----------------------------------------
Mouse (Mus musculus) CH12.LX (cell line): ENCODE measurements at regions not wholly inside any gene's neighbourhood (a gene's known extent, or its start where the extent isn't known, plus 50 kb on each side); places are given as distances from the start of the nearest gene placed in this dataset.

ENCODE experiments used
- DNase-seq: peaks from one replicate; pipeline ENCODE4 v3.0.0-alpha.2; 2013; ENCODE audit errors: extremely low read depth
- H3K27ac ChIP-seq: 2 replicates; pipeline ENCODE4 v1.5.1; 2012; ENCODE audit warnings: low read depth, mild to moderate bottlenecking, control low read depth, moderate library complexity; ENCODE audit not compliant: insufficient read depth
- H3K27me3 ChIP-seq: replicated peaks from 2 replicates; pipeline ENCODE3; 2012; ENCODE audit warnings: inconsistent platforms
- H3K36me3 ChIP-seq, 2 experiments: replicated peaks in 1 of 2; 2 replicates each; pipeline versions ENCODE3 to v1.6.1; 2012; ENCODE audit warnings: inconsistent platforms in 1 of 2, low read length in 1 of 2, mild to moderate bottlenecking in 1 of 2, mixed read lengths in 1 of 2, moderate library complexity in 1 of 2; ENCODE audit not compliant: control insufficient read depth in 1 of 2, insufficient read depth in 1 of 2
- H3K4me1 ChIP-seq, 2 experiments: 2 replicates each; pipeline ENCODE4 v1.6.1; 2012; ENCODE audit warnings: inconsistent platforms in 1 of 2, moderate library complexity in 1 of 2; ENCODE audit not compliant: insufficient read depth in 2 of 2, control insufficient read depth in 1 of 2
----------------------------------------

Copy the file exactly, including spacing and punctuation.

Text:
Mouse (Mus musculus) CH12.LX (cell line): ENCODE measurements at regions not wholly inside any gene's neighbourhood (a gene's known extent, or its start where the extent isn't known, plus 50 kb on each side); places are given as distances from the start of the nearest gene placed in this dataset.

ENCODE experiments used
- DNase-seq: peaks from one replicate; pipeline ENCODE4 v3.0.0-alpha.2; 2013; ENCODE audit errors: extremely low read depth
- H3K27ac ChIP-seq: 2 replicates; pipeline ENCODE4 v1.5.1; 2012; ENCODE audit warnings: low read depth, mild to moderate bottlenecking, control low read depth, moderate library complexity; ENCODE audit not compliant: insufficient read depth
- H3K27me3 ChIP-seq: replicated peaks from 2 replicates; pipeline ENCODE3; 2012; ENCODE audit warnings: inconsistent platforms
- H3K36me3 ChIP-seq, 2 experiments: replicated peaks in 1 of 2; 2 replicates each; pipeline versions ENCODE3 to v1.6.1; 2012; ENCODE audit warnings: inconsistent platforms in 1 of 2, low read length in 1 of 2, mild to moderate bottlenecking in 1 of 2, mixed read lengths in 1 of 2, moderate library complexity in 1 of 2; ENCODE audit not compliant: control insufficient read depth in 1 of 2, insufficient read depth in 1 of 2
- H3K4me1 ChIP-seq, 2 experiments: 2 replicates each; pipeline ENCODE4 v1.6.1; 2012; ENCODE audit warnings: inconsistent platforms in 1 of 2, moderate library complexity in 1 of 2; ENCODE audit not compliant: insufficient read depth in 2 of 2, control insufficient read depth in 1 of 2